• Cushing’s Disease
  • Pulmonic Stenosis
  • Hypothyroidism
  • Hemivertebrae
  • Intervertebral Disc Degeneration
  • Deafness
  • Cataracts

Cushing’s Disease

This is a glandular issue that involves the body producing too much cortisol in the body, which can lead to kidney damage and diabetes. Knowing the symptoms of this is going to be really important since it can be life-threatening in some cases.

Pulmonic Stenosis

This is a congenital issue in dogs and is fairly common. It is when the heart doesn’t pump blood properly to the lungs, causing long-term health complications. Since this is something that can be picked up in parent breeds, your breeder should not be breeding with dogs that carry this gene. Don’t be shy about asking your breeder about this, either.

Hypothyroidism

In this case, your dog’s thyroid doesn’t produce enough and can cause skin health issues, coat problems, weight loss, appetite changes, and more. This is easily moderated with medication. The key is to make sure that you spot the symptoms. If you need more help, ask your vet about what you should be watching for!

Hemivertebrae

Another congenital concern, this particular one occurs when there is a twist in the spine due to deformed vertebrae. This can lead to spinal issues and other physiological deformations that can impact a dog’s quality of life and overall ease of movement. This is one that your breeder should also be screening for since it is serious, and dogs with this issue shouldn’t be bred in professional capacities!

Intervertebral Disc Degeneration

This issue is when a dog’s spine gets compressed, specific to the neck. This can lead to pain, paralysis, and more. This is a serious and potentially life-threatening health concern, and it is common with Dachshunds. An experienced bet with this breed will be able to help look at symptoms as well as recommend preventative care!

Deafness

Either in one ear or both ears, these dogs can be either partially deaf or entirely deaf. This is often part of the screening process for puppies, but be sure to ask your breeder about it if you are especially concerned. Of course, dogs are very adaptable, so they can still have a great quality of life!

Cataracts

Common with many senior dogs of all kinds, this is when the film of the eye clouds over, and it causes partial or total blindness in dogs. This can be treated short-term with drops, but the best care is going to be surgery to remove it entirely. This will help your dog to enjoy his overall quality of life much better and faster!

A word on health issues

If you’re feeling a little overwhelmed right now, that’s totally understandable. Seeing just how many of them are there can make you really apprehensive about taking home one of these puppies. There are a few things to remember, though, about this:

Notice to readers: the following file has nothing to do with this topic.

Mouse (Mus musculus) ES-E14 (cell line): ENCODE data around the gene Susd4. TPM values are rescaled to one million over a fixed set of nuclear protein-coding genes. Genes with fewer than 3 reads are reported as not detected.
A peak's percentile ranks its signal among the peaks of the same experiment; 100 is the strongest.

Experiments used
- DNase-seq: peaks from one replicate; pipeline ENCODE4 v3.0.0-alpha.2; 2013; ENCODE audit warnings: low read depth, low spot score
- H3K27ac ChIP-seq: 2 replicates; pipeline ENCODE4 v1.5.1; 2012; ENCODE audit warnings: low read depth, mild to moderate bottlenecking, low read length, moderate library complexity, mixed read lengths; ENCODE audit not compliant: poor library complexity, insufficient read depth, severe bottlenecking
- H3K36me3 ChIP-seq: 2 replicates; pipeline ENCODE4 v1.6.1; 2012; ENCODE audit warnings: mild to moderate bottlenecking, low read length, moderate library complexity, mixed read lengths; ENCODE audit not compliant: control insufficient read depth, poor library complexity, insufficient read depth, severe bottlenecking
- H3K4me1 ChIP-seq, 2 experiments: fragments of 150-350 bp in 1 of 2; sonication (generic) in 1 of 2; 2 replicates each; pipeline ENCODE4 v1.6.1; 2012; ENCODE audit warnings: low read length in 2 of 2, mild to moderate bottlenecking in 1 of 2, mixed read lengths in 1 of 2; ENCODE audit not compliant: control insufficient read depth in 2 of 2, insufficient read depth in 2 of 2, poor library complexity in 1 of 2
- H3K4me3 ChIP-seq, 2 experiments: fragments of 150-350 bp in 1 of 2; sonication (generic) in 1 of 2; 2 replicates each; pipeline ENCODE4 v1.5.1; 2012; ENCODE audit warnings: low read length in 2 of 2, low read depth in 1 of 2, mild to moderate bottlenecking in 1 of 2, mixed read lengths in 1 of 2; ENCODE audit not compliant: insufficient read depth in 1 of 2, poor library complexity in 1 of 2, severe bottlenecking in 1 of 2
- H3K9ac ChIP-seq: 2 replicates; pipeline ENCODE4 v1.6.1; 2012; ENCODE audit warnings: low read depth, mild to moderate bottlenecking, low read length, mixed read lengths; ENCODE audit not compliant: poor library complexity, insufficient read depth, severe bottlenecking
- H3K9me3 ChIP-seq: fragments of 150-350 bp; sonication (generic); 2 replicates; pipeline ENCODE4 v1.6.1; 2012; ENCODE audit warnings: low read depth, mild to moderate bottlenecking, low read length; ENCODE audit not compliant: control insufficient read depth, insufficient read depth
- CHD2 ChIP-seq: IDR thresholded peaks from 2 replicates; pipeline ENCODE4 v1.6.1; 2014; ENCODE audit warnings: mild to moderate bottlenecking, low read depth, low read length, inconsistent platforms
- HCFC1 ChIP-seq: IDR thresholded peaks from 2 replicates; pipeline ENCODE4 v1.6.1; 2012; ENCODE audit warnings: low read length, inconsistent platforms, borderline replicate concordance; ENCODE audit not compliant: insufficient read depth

• Every dog has health issues
  • A high-quality breeder is going to play a huge role in many of these
  • Your vet is going to be a great resource

Every dog has health issues

Every dog out there, no matter the breeding quality, age, care, or even actual breed of dog, is going to have health issues. If you have a dog, there will be health issues to go along with it. This is much the same as kids or even your own health. Don’t be scared away just by this. The key is going to be having the right information on hand to help guide you forward.

A high-quality breeder is going to play a huge role

When you choose a reputable, experienced, and above-board breeder, you are giving your best chance at enjoying a good quality of life right from his first day on earth. The more experienced the breeder is, the better quality the puppies will be! So, do your research, background checks, and whatever you need to ensure that you trust the right people.

Your vet is going to be a great resource

Talk to your vet about your puppy before you bring him home, if possible. If not, do your research to find a vet with experience with both breeds or even mixed breeds of the two. They have the advice and education to spot problems before they happen, so it’s a great resource. It also means that you can collaborate with them and enjoy better overall care. There’s no rule that says you need to go through caring for your dog properly on your own. The more you work with your vet, the better!

How to take care of a French Bull Weiner

The better quality of life you can give your dog, the better. When looking at this particular mixed breed, the focus points become:

  • Daily grooming
  • Regular 30-45 minutes of exercise
  • Facial wipes
  • Dental hygiene

Daily grooming